Have you ever seen a gyroscope? In terms of physics, its purpose is to maintain orientation, by providing stability. You don’t need to understand this in depth to be fascinated by watching a gyro at work – frantic, multi-directional rotation, spinning on three axes, with a fixed center. This center, using the force of inertia, creates a stable force along a single axis.
We can use this metaphor to help us understand one purpose for which God designed marriage – to maintain orientation in three ways: husband and wife toward Him, husband and wife toward one another and, by example, others toward God. Without God’s stability, our marriages risk spinning frantically out of control.
Couples struggle to maintain this godly orientation and can feel disoriented by the magnitude of marital destabilizers. Let’s briefly review five stressors that many couples struggle with, so that you may equip and prepare. These stressors, all consequences of our broken world, distort the orientation of the marriage from God to ourselves.
Western culture gravitates towards truth that is relative to human desires – what philosophers call humanism. Humanism is a commitment to find truth in human rationale rather than the absolute Word of God. Humanism seeks to replace God’s divinity with human ingenuity.
Increasingly, our culture relies on media moguls, political pundits and erudite educators to define the structure and purpose of marriage. This secularization of marriage has led to the promotion of self-gratifying behaviors that weaken the pursuit of shared identity, the acceptance of divorce as a solution for marital unhappiness and the legitimization of same-sex unions as a civil right. However, God-oriented marriages refuse these distortions, relying instead on God as the ultimate bearer of truth.
Fueled by humanism, much of Western culture compromises marriage by promoting values that weaken reliance on God. These values are most evident in the decision-making processes that reek of consumerism and convenience. Western culture values decision-making that is individualistic (what works best for me?); fear-based (how can I protect myself?); and short-term (how soon can I have what I want?).
But, the ultimate difficulty that this value system imposes on marriage is that it places individual interests as the focal point rather than a mutual sense of God’s direction for the marriage. Contrarily, a God-oriented marriage prioritizes decisions based upon mutuality over individualism, faith over fear and long-term over short-term thinking.
Family Interpersonal Patterns
Your interactions with your caregivers in your youth are arguably the most influential factors in the self you bring to marriage. Your sense of appropriate behavior, communication style, conflict resolution and relational boundaries are impacted by what you learned from your caregivers. Consequently, your attitude, expectations and commitment towards marriage are developed well before you met your spouse.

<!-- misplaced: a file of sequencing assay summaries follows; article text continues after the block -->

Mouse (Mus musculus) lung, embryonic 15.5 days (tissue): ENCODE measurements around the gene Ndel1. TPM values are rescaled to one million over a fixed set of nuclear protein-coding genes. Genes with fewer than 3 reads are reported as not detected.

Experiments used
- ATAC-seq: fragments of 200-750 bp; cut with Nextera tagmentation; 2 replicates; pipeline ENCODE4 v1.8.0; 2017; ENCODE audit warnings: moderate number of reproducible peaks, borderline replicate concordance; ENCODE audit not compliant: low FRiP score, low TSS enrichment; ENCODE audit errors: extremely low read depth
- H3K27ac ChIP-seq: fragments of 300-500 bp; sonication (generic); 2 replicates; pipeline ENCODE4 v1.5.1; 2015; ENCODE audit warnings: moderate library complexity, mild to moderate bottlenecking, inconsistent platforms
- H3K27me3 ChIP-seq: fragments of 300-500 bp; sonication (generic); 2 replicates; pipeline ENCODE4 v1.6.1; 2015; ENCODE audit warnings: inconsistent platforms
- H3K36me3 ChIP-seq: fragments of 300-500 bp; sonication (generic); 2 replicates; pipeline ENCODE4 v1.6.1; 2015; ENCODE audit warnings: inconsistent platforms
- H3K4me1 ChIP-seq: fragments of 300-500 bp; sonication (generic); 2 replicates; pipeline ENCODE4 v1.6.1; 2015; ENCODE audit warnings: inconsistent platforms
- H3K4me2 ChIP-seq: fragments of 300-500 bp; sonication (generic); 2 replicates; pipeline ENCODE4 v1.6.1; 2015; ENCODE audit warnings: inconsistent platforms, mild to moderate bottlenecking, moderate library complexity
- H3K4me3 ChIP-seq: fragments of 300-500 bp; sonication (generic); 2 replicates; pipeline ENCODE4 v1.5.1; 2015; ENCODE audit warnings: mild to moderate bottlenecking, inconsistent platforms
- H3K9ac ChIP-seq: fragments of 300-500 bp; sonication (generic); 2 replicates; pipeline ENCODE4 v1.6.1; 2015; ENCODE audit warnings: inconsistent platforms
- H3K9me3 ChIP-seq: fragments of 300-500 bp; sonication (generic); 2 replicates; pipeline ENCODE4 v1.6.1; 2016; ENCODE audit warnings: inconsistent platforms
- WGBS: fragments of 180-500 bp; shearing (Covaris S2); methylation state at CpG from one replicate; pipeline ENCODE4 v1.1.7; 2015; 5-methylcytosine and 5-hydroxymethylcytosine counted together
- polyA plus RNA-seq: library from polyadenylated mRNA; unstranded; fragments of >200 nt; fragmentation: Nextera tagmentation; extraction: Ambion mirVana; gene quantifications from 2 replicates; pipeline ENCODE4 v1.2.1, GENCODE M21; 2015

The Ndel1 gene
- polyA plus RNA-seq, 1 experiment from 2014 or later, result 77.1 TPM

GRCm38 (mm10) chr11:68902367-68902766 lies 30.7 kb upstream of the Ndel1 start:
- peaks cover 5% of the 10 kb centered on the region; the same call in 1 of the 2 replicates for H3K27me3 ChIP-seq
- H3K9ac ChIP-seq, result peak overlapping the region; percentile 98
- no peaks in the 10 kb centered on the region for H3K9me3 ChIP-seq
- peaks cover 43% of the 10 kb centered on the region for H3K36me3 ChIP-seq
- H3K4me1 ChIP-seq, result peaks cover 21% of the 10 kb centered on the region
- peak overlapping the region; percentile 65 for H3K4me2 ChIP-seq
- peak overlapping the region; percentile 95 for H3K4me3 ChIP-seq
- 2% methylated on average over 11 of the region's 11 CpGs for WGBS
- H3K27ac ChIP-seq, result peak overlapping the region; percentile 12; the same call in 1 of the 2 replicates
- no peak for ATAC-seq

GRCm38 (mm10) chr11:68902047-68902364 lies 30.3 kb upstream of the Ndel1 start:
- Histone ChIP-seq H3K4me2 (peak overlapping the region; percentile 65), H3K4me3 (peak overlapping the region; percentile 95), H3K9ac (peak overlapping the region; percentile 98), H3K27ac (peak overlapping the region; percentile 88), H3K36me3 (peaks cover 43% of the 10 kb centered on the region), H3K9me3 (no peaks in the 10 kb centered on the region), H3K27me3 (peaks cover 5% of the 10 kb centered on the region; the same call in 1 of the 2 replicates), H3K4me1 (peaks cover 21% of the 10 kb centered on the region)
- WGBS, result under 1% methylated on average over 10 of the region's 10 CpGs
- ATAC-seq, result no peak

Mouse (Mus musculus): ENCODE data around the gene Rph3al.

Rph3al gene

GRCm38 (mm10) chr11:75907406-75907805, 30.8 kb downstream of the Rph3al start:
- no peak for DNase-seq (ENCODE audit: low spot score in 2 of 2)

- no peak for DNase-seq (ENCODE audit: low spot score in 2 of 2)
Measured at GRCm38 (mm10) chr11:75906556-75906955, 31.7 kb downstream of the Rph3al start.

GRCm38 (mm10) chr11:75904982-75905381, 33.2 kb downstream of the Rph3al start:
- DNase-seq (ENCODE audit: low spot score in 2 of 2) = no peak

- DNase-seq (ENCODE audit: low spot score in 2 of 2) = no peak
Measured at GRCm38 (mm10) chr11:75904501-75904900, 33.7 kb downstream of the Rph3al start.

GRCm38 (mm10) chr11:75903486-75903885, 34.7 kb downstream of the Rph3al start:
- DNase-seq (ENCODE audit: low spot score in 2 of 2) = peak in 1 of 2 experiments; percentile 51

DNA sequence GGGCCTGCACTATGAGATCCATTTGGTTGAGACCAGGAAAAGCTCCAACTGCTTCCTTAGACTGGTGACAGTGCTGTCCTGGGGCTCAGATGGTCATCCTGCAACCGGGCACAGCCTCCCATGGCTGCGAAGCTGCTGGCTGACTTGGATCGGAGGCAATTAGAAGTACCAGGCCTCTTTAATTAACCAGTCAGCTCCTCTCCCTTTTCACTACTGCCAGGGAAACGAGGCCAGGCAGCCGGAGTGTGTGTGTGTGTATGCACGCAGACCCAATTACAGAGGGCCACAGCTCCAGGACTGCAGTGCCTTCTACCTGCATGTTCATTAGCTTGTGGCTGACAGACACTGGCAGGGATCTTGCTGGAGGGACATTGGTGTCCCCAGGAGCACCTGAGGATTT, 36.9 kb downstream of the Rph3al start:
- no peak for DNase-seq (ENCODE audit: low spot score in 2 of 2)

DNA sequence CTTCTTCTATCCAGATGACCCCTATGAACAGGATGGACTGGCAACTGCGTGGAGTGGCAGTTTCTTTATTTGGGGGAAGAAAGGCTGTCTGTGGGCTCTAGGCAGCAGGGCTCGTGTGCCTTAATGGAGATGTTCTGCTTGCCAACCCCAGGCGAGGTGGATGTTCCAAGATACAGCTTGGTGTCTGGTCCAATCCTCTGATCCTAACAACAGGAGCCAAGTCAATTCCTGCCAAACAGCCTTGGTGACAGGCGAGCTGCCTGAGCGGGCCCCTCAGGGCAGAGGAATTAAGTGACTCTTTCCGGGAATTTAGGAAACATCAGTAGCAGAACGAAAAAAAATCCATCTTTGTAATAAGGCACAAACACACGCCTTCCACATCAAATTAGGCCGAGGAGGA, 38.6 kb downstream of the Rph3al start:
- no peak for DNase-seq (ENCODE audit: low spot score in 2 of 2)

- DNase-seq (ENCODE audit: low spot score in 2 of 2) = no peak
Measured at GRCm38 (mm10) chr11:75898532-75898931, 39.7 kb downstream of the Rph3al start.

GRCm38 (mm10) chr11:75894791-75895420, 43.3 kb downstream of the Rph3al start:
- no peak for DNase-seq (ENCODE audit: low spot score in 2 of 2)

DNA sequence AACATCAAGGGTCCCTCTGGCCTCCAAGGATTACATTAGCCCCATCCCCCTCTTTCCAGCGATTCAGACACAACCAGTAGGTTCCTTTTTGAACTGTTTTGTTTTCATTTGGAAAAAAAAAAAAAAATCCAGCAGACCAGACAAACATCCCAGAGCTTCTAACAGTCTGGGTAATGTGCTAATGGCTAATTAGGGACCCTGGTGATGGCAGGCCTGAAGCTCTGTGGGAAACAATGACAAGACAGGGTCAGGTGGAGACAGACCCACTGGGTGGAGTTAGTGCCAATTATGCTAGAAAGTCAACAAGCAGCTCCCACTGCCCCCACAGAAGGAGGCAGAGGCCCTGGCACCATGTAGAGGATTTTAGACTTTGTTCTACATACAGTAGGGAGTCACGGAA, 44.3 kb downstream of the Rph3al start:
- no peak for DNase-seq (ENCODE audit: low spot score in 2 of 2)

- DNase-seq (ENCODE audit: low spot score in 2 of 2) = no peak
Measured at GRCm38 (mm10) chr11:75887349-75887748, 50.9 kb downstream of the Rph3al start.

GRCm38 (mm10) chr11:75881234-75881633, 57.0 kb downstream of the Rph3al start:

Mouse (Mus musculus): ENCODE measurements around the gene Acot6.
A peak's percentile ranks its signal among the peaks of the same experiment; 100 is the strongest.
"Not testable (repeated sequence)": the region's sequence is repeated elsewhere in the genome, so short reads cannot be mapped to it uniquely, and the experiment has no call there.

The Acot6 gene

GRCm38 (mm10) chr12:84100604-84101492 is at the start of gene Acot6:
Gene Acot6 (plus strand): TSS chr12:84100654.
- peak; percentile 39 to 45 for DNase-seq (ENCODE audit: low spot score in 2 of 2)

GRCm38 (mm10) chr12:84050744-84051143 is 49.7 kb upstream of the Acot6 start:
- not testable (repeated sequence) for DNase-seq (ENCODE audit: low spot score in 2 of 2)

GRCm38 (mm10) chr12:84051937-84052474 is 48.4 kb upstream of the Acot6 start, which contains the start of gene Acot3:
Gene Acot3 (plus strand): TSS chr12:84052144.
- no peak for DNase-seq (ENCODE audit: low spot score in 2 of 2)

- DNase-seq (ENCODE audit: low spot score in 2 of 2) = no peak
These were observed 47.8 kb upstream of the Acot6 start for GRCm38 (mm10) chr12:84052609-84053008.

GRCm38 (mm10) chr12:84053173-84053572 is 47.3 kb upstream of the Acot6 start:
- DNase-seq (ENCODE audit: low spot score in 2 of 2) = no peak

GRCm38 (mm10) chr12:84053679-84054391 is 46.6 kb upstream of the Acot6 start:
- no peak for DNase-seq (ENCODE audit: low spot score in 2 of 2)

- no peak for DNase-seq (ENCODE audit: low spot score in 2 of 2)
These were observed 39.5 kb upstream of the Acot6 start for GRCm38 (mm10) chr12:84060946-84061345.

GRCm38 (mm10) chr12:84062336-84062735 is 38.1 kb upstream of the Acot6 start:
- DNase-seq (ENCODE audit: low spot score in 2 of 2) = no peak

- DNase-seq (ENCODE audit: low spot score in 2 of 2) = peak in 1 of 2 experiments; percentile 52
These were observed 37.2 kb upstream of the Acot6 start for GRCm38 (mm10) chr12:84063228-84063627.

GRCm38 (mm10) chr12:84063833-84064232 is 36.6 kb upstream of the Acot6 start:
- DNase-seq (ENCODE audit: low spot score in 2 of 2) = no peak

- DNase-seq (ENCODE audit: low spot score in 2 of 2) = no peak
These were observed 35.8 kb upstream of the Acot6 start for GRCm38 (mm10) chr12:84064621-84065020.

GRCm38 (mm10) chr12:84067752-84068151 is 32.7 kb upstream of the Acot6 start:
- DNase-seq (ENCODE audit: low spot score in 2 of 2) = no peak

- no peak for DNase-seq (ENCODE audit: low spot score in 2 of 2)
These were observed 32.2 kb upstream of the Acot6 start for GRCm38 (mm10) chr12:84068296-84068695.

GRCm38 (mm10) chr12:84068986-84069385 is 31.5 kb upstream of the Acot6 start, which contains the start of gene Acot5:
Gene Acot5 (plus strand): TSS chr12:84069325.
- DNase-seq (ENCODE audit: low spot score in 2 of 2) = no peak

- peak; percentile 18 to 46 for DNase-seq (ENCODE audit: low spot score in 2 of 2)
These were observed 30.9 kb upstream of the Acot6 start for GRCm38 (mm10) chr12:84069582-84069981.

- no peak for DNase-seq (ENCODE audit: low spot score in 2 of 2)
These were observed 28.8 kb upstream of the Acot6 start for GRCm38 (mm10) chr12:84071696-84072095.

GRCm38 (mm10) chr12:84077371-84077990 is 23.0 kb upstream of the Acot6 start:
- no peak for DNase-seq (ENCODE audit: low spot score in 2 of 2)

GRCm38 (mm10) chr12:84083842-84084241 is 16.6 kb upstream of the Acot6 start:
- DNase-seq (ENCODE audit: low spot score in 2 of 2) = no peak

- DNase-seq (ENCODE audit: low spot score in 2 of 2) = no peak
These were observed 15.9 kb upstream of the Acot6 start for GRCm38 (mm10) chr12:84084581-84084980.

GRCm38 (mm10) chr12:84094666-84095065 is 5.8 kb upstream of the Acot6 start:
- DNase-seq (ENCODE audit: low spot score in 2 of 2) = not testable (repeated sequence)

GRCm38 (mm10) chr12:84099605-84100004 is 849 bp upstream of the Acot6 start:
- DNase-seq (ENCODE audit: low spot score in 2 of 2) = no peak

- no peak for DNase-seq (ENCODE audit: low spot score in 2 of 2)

If you had a positive model of marriage in your life, you may have transferred positive qualities into your own marriage. Unfortunately, many marriages have at least one partner who grew up in an abusive, neglected or conflicted marriage. Couples in a God-oriented marriage seek to extend grace to one another, allowing the marriage to serve as divine healing to these conscious and unconscious emotional wounds.
Marriages are struggling under the weight of financial obligations and indebtedness. With record home foreclosures, excessive credit card debt and dwindling portfolios, marriages are reeling with fear and uncertainty.
Couples in a God-oriented marriage prioritize modesty over extravagance, saving over spending and giving over getting. Regardless of the current state of your finances, it is important to make financial stewardship a shared goal around which you and your spouse rally.
Spending time together is the key to marital intimacy. Few couples, however, communicate well – that is, going beyond what’s necessary for day-to-day functioning to the deep sharing of emotional worlds.
One reason that couples interact so infrequently is their endless activities. After days and weeks of busyness, couples are surprised and disappointed that intimate encounters don’t just happen.
Couples in a God-oriented marriage learn to draw boundaries that preserve their time together by looking for reasons to come together rather than excuses to remain apart.
The Gyroscope Revisited
Marriage stressors wreak havoc on your commitment to God and to one another. Marital discord tears at your very identity as a couple. In the mist of these stressors, however, God provides a way of escape from every temptation.
Your marriage’s purpose is to orient others to the Lord as the liberator from these stressors. Like the center of the gyroscope, your God-oriented marriage offers stability in the midst of storms. You know your marriage is in the center of God’s will when you and your spouse feel nearer to God through the union, when your partnership shapes you into God’s image and when your union draws people into relationship with God.